Blade Runner 2049: Do Androids Dream of Narrative Problems? | Miscellaneous

THIS ARTICLE CONTAINS SPOILERS!

As a long time fan of Blade Runner, I was terrified by the perspective of a sequel: Philip K. Dick‘s ideas seldomly stand even a minimal amount of rational analysis – let alone a development that goes further than the contingent story. By now everyone knows that Villeneuve got it right, that the sequel is not only decent, but very well executed, and many called it a masterpiece.
As a fan of Blade Runner, I was more than satisfied, too. As a writer, though, I have some complaints.

I wouldn’t want this article to be read as a rant against Blade Runner 2049. Even though I will point out everything I didn’t like about the film, I am also aware that most of its flaws depend on its very nature as a sequel, and were therefore inescapable. Whilst I do think that some other aspects of the plot could have been developed differently, I am also grateful to the scriptwriters for not having destroyed a pillar of my childhood. I liked Blade Runner 2049 – I just didn’t love it as much as the original movie. Some of the solutions devised simply didn’t work for me.

First of all, I didn’t particularly care about the characters. I did develop some sympathy for K, but that is setting the bar really low, considering he is the protagonist.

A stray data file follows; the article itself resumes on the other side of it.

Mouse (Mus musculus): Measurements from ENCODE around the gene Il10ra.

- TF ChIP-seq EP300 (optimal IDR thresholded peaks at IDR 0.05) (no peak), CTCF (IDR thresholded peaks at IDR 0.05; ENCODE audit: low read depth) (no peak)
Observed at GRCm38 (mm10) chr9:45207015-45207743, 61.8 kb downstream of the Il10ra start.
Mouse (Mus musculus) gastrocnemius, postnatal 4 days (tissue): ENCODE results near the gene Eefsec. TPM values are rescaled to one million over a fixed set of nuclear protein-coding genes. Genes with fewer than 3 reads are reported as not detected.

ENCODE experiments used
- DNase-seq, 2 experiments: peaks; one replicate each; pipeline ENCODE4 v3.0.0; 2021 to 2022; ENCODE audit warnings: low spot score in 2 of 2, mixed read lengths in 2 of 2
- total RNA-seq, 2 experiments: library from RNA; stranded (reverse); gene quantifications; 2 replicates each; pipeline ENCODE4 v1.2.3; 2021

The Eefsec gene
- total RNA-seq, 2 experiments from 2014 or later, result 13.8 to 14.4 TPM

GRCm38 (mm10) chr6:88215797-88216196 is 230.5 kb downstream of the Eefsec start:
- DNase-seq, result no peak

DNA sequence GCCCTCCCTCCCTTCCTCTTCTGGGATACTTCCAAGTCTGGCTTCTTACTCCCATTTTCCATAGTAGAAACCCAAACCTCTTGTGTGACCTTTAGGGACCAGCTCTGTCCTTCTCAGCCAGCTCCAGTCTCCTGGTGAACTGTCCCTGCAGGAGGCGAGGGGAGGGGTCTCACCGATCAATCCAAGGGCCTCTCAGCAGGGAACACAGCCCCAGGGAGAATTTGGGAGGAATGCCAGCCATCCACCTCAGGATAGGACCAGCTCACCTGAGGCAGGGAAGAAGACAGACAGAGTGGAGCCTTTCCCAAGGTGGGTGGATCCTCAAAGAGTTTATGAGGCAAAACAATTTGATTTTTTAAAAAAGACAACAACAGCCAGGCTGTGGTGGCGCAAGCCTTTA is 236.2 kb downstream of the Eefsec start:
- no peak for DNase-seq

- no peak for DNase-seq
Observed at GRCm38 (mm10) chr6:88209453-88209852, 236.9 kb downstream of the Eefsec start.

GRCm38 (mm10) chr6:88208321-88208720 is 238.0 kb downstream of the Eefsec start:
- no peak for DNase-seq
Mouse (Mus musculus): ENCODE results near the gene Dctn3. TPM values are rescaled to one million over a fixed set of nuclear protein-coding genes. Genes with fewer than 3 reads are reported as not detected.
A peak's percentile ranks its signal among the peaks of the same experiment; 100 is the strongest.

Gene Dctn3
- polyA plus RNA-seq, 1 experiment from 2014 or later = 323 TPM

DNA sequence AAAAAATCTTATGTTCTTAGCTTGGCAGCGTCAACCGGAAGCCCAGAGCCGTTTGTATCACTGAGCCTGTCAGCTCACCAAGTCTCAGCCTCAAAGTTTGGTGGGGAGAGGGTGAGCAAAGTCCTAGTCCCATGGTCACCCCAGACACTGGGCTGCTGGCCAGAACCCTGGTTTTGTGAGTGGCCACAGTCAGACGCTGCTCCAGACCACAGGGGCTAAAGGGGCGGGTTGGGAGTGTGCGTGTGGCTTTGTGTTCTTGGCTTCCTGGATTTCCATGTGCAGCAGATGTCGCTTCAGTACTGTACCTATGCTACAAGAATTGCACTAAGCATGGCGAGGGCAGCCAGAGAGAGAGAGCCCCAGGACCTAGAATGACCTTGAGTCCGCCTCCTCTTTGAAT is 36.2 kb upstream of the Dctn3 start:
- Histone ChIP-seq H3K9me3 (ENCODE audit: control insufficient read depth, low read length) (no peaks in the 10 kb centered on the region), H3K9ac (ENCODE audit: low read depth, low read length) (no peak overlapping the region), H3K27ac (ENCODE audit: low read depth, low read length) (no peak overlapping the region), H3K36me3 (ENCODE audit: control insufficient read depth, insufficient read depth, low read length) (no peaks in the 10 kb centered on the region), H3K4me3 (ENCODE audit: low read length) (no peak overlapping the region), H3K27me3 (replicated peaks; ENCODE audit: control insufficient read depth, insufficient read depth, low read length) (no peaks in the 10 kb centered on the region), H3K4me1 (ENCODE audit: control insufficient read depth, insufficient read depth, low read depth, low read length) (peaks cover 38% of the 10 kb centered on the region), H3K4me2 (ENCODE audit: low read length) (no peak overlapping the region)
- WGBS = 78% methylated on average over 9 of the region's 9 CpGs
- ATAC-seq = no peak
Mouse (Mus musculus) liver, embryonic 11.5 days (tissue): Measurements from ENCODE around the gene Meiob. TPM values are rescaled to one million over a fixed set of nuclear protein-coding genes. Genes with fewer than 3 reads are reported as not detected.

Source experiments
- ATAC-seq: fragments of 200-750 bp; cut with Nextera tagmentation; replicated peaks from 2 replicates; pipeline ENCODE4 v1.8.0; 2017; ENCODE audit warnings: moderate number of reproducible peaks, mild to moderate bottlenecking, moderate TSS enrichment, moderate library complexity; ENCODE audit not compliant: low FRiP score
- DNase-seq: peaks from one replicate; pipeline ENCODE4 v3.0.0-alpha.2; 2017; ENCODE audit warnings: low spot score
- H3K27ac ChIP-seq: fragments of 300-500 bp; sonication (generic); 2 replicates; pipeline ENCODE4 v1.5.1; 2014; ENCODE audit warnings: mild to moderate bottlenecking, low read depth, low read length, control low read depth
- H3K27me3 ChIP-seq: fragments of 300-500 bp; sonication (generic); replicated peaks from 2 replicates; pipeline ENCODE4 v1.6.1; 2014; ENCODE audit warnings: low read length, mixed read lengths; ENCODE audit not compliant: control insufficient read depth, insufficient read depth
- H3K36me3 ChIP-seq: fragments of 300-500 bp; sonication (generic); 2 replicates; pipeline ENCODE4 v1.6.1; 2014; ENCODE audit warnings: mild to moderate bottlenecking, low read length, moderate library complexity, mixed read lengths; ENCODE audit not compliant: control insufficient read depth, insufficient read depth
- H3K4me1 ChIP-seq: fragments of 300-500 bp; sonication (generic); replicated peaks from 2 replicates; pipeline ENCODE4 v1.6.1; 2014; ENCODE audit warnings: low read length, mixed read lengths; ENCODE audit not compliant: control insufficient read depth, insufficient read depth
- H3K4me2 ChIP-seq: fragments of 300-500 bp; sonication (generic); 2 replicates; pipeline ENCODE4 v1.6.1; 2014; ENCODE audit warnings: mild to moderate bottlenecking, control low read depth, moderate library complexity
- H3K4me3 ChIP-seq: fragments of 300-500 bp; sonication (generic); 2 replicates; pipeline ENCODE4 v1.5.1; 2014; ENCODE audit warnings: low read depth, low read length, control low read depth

Little character development is offered for the other roles, in some cases none whatsoever. Joi’s desire to be human is already present at the beginning of the movie, and is not enhanced or dimished by the events; the fact that she is a hologram, and doesn’t have a personality but is merely programmed for pleasing her owner, ultimately makes her a tool for the audience to understand K, and not an actual character. Deckard is barely present, and the same can be said of K’s superior, Lt. Joshi. As for what concerns Niander Wallace and his minion, Luv, the lack of information seems to be somewhat instrumental for a third movie*, but it prevented me from understanding their profound motives and thus from empathising with them.
In one intense scene, Wallace kills a newborn Replicant and Luv, who is watching but not interfering, sheds some tears. No reference to what happened is made afterwards, and Luv’s crying is completely disregarded. Does she disapprove of Wallace’s methods and action? Is she experiencing inner conflict, being unable to disobey her creator? The film gives no clue as to how answer these questions.

The general problem Blade Runner 2049 has with its villains is the bland Manichean dualism with which they are represented: they are unequivocally bad, as the “good” characters are definitely positive. A moral rationale is always ready to clear up the circumstances, should the situation be ethically ambiguous: K hunts to kill, but it’s for the greater good.
Because we have no background information about Niander Wallace, the motives behind his actions are oversimplified: Rachael and Deckard’s child is a mean to further colonization, but we have no indication as to what really is at stake for Wallace. He wants more power, because yes. It’s nothing short of a Marvel movie.